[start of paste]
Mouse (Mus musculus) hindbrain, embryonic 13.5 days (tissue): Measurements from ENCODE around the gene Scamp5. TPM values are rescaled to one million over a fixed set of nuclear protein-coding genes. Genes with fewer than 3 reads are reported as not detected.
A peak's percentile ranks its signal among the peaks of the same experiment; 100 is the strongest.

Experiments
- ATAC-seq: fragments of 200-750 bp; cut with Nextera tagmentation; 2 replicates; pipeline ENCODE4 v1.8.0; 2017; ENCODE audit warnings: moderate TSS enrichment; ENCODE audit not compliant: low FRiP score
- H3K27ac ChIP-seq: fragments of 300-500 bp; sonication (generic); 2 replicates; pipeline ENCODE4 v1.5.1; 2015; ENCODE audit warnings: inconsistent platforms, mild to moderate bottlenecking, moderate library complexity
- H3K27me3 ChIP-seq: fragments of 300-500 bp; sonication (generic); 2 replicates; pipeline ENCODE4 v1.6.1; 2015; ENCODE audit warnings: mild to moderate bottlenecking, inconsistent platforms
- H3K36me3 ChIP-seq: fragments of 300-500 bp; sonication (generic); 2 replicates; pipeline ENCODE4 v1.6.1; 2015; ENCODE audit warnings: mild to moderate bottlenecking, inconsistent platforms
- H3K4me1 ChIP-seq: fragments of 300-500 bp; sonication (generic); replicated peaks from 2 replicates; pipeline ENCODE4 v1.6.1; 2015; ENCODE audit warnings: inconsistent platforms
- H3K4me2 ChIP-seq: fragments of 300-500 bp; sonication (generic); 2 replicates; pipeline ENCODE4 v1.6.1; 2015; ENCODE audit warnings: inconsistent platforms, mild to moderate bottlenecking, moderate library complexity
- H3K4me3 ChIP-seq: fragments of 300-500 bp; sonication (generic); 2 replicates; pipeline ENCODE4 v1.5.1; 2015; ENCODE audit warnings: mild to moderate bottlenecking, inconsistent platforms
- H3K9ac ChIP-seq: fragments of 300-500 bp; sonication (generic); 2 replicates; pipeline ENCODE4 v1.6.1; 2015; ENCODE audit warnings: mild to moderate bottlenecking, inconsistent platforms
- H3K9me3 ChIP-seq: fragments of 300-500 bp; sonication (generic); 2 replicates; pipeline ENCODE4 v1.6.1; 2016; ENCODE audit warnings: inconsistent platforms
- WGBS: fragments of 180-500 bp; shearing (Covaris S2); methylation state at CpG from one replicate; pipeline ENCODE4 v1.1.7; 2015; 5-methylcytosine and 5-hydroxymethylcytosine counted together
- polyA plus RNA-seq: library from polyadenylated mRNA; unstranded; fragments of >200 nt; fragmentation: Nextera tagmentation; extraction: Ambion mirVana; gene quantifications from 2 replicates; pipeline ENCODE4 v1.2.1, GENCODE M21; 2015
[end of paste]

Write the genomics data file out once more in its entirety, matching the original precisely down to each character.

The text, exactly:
Mouse (Mus musculus) hindbrain, embryonic 13.5 days (tissue): Measurements from ENCODE around the gene Scamp5. TPM values are rescaled to one million over a fixed set of nuclear protein-coding genes. Genes with fewer than 3 reads are reported as not detected.
A peak's percentile ranks its signal among the peaks of the same experiment; 100 is the strongest.

Experiments
- ATAC-seq: fragments of 200-750 bp; cut with Nextera tagmentation; 2 replicates; pipeline ENCODE4 v1.8.0; 2017; ENCODE audit warnings: moderate TSS enrichment; ENCODE audit not compliant: low FRiP score
- H3K27ac ChIP-seq: fragments of 300-500 bp; sonication (generic); 2 replicates; pipeline ENCODE4 v1.5.1; 2015; ENCODE audit warnings: inconsistent platforms, mild to moderate bottlenecking, moderate library complexity
- H3K27me3 ChIP-seq: fragments of 300-500 bp; sonication (generic); 2 replicates; pipeline ENCODE4 v1.6.1; 2015; ENCODE audit warnings: mild to moderate bottlenecking, inconsistent platforms
- H3K36me3 ChIP-seq: fragments of 300-500 bp; sonication (generic); 2 replicates; pipeline ENCODE4 v1.6.1; 2015; ENCODE audit warnings: mild to moderate bottlenecking, inconsistent platforms
- H3K4me1 ChIP-seq: fragments of 300-500 bp; sonication (generic); replicated peaks from 2 replicates; pipeline ENCODE4 v1.6.1; 2015; ENCODE audit warnings: inconsistent platforms
- H3K4me2 ChIP-seq: fragments of 300-500 bp; sonication (generic); 2 replicates; pipeline ENCODE4 v1.6.1; 2015; ENCODE audit warnings: inconsistent platforms, mild to moderate bottlenecking, moderate library complexity
- H3K4me3 ChIP-seq: fragments of 300-500 bp; sonication (generic); 2 replicates; pipeline ENCODE4 v1.5.1; 2015; ENCODE audit warnings: mild to moderate bottlenecking, inconsistent platforms
- H3K9ac ChIP-seq: fragments of 300-500 bp; sonication (generic); 2 replicates; pipeline ENCODE4 v1.6.1; 2015; ENCODE audit warnings: mild to moderate bottlenecking, inconsistent platforms
- H3K9me3 ChIP-seq: fragments of 300-500 bp; sonication (generic); 2 replicates; pipeline ENCODE4 v1.6.1; 2016; ENCODE audit warnings: inconsistent platforms
- WGBS: fragments of 180-500 bp; shearing (Covaris S2); methylation state at CpG from one replicate; pipeline ENCODE4 v1.1.7; 2015; 5-methylcytosine and 5-hydroxymethylcytosine counted together
- polyA plus RNA-seq: library from polyadenylated mRNA; unstranded; fragments of >200 nt; fragmentation: Nextera tagmentation; extraction: Ambion mirVana; gene quantifications from 2 replicates; pipeline ENCODE4 v1.2.1, GENCODE M21; 2015